"Stop the Press"

 

Or “Painokoneet Seis – kertomuksia uuden journalismin ajasta” it is called in Finnish. A very good book everybody working in the present media scene should read. Written by journalist Johanna Vehkoo during her two year leave of absence in Reuters Institute for the Study of Journalism in Oxford  and published couple of months back (by Teos).

Seriously, if you work in the media or you are at all interested where our media is heading – or more maybe  where it is NOT heading – and what are the choices or what might be the smartest thing to do right now, you really should read this.

Lots of the things she discusses are the same themes you have been reading on the pages of e.g. this blog – and elsewhere – during the past couple of years. But it is more  the way how she just wraps it up, in very clear Finnish, in a very concise manner and makes it pretty obvious that the present model is just not working – and you are stupid if you do not see and acknowledge this.

That the road chosen by the traditional publishing houses simply just repeats all the mistakes committed elsewhere.

Being a Photographer

If you are a photographer, I don’t think you have had a chance of NOT understanding by now that something is totally wrong – I mean: wrong beyond photography, beyond the image business we used to work in. Writers still might choose to stick their head into the bush, fall into denial and pretend nothing is going on (btw, kind of scary if professional journalists choose to do that,  don’t you think? The watchdogs of our society…?) But for us – visual professionals – that is no more an option.

I give you quickly two examples on the recent developments which have caught my eye lately:

  • Turun Sanomat is trying to get rid of 30 out of  their 35 person staff in their picture dept. Tietokuva. Leaves them the chief pic. editor, shop-steward (pääluottamusmies) who cannot be fired legally and three secretaries… which is just barely enough to handle the telephone booking service of this quality newspaper to freelancers 24/7  (à 5€ /hour – or couple of movie tickets in exchange of these quality images…? ;-) )
  • Now that Sanoma News is getting rid of their excess of staff, doesn’t it strike you a bit odd that Ilta-Sanomat will have less photographers in their payroll as they do have editors-in-chief? Would be funny… if it were not so bloody sad.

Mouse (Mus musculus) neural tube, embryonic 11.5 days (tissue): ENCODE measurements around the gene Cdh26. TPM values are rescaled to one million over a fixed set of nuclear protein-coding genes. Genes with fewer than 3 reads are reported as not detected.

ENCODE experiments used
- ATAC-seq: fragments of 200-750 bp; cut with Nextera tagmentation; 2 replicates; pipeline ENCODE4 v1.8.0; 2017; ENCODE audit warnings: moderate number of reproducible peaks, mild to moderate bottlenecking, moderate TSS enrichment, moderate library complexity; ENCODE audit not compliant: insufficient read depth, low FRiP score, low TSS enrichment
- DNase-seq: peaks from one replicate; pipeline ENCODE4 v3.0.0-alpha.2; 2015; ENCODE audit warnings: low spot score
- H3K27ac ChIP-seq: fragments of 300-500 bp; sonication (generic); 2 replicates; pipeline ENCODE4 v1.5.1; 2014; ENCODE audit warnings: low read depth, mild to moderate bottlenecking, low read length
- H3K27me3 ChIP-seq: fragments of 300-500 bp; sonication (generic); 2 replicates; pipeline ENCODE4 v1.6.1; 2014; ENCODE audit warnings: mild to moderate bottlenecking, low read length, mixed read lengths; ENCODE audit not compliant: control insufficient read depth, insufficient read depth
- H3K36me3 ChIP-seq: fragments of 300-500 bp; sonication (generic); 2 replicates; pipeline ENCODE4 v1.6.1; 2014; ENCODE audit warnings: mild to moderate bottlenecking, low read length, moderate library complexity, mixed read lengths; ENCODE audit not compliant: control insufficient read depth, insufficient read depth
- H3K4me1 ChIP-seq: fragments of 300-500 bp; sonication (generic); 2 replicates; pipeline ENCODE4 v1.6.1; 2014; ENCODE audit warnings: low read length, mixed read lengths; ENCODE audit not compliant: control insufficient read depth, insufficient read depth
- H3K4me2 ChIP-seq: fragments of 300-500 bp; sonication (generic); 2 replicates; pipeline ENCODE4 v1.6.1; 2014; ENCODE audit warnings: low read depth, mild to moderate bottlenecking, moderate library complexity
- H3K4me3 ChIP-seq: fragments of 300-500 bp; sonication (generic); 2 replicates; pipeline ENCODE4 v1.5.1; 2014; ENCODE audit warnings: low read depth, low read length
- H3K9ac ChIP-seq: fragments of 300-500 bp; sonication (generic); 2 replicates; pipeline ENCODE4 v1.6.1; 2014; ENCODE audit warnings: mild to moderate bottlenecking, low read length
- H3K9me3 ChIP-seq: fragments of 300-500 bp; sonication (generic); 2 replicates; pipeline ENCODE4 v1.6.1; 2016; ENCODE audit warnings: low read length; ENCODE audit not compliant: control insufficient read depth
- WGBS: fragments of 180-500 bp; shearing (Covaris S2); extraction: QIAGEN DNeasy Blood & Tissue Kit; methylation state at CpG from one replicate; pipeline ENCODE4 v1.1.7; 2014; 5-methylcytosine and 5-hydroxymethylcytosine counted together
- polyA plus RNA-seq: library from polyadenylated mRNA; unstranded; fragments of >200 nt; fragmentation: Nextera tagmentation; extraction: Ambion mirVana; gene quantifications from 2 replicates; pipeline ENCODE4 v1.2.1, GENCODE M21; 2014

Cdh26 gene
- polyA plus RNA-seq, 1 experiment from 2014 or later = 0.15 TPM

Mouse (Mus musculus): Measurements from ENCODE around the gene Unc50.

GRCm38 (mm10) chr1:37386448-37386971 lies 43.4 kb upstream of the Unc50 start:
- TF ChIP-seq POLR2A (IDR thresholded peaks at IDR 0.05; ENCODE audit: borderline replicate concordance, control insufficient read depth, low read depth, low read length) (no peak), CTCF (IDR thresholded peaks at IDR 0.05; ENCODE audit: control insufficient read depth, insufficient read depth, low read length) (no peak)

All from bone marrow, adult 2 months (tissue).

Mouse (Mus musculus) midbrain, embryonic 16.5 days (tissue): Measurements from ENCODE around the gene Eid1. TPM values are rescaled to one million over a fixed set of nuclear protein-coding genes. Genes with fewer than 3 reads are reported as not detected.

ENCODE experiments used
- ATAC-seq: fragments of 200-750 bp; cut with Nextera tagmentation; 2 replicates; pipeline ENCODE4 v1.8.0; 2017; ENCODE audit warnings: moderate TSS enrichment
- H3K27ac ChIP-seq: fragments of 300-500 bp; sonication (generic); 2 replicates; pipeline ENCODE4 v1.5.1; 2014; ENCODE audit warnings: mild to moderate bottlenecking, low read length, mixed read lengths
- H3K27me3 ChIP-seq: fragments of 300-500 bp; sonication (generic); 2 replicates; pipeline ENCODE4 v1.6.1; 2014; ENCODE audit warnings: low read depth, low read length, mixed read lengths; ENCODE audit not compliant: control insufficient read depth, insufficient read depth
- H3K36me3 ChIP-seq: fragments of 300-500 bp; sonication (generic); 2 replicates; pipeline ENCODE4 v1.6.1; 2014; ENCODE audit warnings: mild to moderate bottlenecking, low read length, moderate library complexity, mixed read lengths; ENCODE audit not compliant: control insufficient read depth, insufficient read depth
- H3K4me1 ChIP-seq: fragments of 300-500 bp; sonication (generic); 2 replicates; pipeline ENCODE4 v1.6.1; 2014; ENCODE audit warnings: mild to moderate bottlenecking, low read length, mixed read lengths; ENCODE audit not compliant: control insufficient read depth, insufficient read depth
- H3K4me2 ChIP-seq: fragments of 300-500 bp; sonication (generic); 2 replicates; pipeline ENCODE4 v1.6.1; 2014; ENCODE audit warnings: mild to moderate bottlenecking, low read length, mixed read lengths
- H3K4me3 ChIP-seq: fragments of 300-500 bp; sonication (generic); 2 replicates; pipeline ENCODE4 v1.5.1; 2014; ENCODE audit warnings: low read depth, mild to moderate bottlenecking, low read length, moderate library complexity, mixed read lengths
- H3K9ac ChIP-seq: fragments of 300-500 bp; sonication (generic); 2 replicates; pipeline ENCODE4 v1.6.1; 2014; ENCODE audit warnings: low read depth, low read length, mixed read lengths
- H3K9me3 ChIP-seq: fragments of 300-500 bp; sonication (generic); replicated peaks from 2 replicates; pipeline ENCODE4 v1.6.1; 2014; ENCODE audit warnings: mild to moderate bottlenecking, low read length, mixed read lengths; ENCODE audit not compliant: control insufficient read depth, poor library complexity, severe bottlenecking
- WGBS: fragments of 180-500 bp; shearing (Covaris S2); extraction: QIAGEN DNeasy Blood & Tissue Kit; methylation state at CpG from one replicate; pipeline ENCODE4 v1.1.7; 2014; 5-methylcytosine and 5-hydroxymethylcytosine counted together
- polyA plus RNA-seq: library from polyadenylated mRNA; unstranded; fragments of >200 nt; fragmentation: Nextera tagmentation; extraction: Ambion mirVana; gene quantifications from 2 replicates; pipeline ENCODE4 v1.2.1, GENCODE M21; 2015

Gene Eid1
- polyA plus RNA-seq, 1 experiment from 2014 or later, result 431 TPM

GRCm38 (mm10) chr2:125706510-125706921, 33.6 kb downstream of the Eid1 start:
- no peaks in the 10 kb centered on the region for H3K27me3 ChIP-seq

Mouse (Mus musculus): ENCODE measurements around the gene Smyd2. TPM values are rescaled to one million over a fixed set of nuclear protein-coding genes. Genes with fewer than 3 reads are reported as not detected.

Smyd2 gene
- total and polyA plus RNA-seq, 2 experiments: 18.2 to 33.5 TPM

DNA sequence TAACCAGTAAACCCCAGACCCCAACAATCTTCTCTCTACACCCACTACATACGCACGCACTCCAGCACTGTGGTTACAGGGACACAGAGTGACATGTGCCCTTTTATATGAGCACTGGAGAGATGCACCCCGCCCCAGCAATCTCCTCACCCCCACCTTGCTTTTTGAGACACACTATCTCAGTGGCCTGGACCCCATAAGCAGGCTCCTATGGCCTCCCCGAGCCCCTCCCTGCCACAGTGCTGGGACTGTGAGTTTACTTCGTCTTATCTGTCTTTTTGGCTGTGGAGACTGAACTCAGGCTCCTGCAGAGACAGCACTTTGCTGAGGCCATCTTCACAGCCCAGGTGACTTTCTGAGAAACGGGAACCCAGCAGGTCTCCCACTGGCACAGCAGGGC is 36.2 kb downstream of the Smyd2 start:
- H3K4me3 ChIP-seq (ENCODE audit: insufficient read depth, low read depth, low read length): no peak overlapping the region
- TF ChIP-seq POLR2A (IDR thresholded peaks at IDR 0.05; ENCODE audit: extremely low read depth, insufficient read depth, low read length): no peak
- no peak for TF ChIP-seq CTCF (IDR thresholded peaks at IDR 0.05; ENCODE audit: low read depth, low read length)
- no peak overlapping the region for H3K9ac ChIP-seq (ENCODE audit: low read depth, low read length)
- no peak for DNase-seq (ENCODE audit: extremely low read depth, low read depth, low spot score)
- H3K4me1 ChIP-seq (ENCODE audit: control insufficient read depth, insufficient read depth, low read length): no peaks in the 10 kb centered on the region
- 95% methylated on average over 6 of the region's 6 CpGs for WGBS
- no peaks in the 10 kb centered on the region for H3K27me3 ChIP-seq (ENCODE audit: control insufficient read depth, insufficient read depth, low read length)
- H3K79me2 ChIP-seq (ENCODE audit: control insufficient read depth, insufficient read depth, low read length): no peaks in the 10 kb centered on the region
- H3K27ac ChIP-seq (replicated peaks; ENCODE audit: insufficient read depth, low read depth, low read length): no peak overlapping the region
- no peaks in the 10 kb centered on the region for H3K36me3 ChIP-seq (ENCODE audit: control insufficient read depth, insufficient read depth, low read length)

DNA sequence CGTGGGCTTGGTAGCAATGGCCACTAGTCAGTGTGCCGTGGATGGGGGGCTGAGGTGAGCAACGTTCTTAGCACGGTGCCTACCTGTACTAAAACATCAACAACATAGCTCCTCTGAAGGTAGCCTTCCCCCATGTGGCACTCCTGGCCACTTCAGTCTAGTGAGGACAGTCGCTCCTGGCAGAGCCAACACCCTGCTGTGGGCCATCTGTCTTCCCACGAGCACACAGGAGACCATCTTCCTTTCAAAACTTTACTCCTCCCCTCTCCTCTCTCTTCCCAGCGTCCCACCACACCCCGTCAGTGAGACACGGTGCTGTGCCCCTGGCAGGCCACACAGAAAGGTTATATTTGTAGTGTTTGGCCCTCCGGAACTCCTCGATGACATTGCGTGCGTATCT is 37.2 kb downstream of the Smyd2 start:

I mean surely they do  know what they are doing and that is the correct solution… ? When all the research published lately points to the fact that the future is visual (let me refer here e.g. to the one published in Tampere University about a week ago on – which I probably will discuss in my next post) .

And what does the legacy print do?  A logical answer for  the visual demand of the future? Right: more guys-in-ties for the business or cheap hacks to produce more text… makes total sense, right?

Yet, this is happening.

A Glimpse of Reality

I have to tell a brief anecdote of a friend of mine (a photographer in HS) told me the other day.  A routine gig he was about to go and shoot – something you do daily, sometimes several times a day, day in day out.. The editor decides to give a bit of extra briefing… then another one jumps in… then another…

My friend told me he counted 11 people around him giving instructions of how he should do his image (one image, btw)… until he just politely left to do his work and let the guys-in-ties continue their visions of how it should be done.

Again: this should be funny…  but I just find it very sad: these guys were serious, they really did not know what their role in the organization was – or was supposed to be – didn’t have a clue as what to do…. so when given an opportunity to actually do something – i.e. give advice, to have influence – they jumped right at it.

And maybe that says something about the organization – about any organization which behaves this way: if there is time and room for eleven guys-in-ties  spend their time in the morning to tell a seasoned visual professional as how to take one picture … maybe – just maybe – there is something worth reconsidering in the organizational structure. Or is it just me…? ;-)

As I got into telling anecdotes, let me share one more. One which made my heart miss a beat the other day…

 A Second Opinion on the Future

One of the best parts of being a photographer is that one meets interesting and intelligent people and gets to know their views – in a sort of informal way. On the side, so to speak. “You are photographer, you are not journalist, you are potentially harmless…”  they seem to think, so they quite often speak very directly if you ask the right questions.

The other day I happened to talk to somebody (I would mention his name, but I promised not to) while shooting him for an interview.  A veteran of newspaper business, an editor-in-chief, a highly respected and seasoned professional. Definitely more experienced than e.g. the present leadership of some of our biggest publishers.

There is one question which has been haunting me lately: I have hard time trying to understand why the present leaders of our legacy print don’t seem to see the obvious, when personally I don’t have to think for a second when I look e.g. at the stats…(circulation, ad revenue, r&d budgets, dividends, etc.) or layoffs, freelance contract demonstrations…